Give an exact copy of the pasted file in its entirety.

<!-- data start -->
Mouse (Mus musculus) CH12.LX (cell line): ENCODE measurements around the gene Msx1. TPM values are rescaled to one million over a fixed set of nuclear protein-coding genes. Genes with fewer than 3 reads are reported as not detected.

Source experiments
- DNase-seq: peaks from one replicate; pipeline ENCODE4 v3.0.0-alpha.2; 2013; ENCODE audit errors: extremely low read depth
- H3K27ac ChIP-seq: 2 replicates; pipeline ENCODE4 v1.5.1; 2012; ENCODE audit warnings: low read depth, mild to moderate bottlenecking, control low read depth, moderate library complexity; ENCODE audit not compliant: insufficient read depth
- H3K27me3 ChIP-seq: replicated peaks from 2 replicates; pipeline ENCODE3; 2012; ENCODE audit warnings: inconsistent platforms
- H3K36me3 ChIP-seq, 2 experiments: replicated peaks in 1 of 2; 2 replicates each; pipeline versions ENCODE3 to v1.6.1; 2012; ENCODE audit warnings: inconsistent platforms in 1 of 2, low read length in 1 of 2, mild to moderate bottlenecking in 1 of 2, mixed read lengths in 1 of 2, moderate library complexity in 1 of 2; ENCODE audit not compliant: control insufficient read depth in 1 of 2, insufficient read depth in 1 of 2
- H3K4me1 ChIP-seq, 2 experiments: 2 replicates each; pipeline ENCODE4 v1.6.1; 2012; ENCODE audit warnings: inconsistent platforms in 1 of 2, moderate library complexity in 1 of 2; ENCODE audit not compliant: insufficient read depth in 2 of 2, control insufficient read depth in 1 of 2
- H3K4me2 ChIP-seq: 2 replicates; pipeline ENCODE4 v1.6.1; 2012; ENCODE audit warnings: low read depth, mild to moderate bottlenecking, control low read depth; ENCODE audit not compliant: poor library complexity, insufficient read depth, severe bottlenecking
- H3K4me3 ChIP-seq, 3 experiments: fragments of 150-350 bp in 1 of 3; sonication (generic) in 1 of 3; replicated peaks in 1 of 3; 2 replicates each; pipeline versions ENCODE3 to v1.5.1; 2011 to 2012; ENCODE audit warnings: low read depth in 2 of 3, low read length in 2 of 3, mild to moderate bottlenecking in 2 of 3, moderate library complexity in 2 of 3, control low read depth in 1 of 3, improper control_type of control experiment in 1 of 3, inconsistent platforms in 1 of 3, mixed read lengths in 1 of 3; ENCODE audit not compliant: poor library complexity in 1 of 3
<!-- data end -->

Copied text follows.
Mouse (Mus musculus) CH12.LX (cell line): ENCODE measurements around the gene Msx1. TPM values are rescaled to one million over a fixed set of nuclear protein-coding genes. Genes with fewer than 3 reads are reported as not detected.

Source experiments
- DNase-seq: peaks from one replicate; pipeline ENCODE4 v3.0.0-alpha.2; 2013; ENCODE audit errors: extremely low read depth
- H3K27ac ChIP-seq: 2 replicates; pipeline ENCODE4 v1.5.1; 2012; ENCODE audit warnings: low read depth, mild to moderate bottlenecking, control low read depth, moderate library complexity; ENCODE audit not compliant: insufficient read depth
- H3K27me3 ChIP-seq: replicated peaks from 2 replicates; pipeline ENCODE3; 2012; ENCODE audit warnings: inconsistent platforms
- H3K36me3 ChIP-seq, 2 experiments: replicated peaks in 1 of 2; 2 replicates each; pipeline versions ENCODE3 to v1.6.1; 2012; ENCODE audit warnings: inconsistent platforms in 1 of 2, low read length in 1 of 2, mild to moderate bottlenecking in 1 of 2, mixed read lengths in 1 of 2, moderate library complexity in 1 of 2; ENCODE audit not compliant: control insufficient read depth in 1 of 2, insufficient read depth in 1 of 2
- H3K4me1 ChIP-seq, 2 experiments: 2 replicates each; pipeline ENCODE4 v1.6.1; 2012; ENCODE audit warnings: inconsistent platforms in 1 of 2, moderate library complexity in 1 of 2; ENCODE audit not compliant: insufficient read depth in 2 of 2, control insufficient read depth in 1 of 2
- H3K4me2 ChIP-seq: 2 replicates; pipeline ENCODE4 v1.6.1; 2012; ENCODE audit warnings: low read depth, mild to moderate bottlenecking, control low read depth; ENCODE audit not compliant: poor library complexity, insufficient read depth, severe bottlenecking
- H3K4me3 ChIP-seq, 3 experiments: fragments of 150-350 bp in 1 of 3; sonication (generic) in 1 of 3; replicated peaks in 1 of 3; 2 replicates each; pipeline versions ENCODE3 to v1.5.1; 2011 to 2012; ENCODE audit warnings: low read depth in 2 of 3, low read length in 2 of 3, mild to moderate bottlenecking in 2 of 3, moderate library complexity in 2 of 3, control low read depth in 1 of 3, improper control_type of control experiment in 1 of 3, inconsistent platforms in 1 of 3, mixed read lengths in 1 of 3; ENCODE audit not compliant: poor library complexity in 1 of 3